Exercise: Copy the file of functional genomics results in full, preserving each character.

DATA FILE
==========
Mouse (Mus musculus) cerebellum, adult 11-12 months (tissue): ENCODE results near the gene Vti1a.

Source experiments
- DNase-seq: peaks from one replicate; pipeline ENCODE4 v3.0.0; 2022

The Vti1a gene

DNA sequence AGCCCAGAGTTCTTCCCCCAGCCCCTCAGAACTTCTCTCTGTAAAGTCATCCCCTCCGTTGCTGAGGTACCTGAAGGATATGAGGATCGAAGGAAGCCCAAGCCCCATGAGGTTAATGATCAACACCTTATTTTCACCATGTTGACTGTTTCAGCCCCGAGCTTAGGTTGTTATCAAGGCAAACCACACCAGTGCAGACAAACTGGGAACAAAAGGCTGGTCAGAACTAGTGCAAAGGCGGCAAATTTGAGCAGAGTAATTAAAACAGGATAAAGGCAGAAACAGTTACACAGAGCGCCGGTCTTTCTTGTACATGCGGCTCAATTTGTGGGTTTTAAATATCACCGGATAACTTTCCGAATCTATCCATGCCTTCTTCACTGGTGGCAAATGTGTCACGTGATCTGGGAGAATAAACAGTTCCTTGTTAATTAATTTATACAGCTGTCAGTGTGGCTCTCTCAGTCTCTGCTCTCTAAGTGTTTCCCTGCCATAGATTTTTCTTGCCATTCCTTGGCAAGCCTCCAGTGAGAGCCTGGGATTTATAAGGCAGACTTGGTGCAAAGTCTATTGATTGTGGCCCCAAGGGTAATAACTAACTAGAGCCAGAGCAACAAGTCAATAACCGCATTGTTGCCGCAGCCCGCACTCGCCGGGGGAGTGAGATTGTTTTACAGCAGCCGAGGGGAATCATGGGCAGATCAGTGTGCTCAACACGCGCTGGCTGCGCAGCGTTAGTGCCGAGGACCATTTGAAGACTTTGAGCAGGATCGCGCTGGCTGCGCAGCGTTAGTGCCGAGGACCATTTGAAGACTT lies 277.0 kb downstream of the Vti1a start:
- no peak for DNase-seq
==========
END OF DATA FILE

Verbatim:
Mouse (Mus musculus) cerebellum, adult 11-12 months (tissue): ENCODE results near the gene Vti1a.

Source experiments
- DNase-seq: peaks from one replicate; pipeline ENCODE4 v3.0.0; 2022

The Vti1a gene

DNA sequence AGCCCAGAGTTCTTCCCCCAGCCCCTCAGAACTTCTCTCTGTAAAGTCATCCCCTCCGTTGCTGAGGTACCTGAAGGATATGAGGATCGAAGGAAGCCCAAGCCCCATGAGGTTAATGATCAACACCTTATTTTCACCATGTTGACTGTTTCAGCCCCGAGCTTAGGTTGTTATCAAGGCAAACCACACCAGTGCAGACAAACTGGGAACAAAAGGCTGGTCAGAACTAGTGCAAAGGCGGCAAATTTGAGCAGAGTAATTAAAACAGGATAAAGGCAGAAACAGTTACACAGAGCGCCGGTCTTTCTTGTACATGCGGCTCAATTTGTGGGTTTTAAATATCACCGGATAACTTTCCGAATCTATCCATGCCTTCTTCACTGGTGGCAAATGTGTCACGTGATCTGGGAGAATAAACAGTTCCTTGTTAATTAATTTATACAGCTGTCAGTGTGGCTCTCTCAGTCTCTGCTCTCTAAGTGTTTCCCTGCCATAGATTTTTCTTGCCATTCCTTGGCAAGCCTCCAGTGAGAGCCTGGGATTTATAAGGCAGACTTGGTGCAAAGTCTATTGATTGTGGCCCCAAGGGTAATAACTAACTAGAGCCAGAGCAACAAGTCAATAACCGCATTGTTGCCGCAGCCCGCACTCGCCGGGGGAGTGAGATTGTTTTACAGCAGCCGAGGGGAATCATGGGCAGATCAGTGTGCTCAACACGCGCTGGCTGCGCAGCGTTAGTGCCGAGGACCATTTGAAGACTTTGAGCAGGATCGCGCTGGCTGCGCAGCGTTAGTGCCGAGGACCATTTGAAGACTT lies 277.0 kb downstream of the Vti1a start:
- no peak for DNase-seq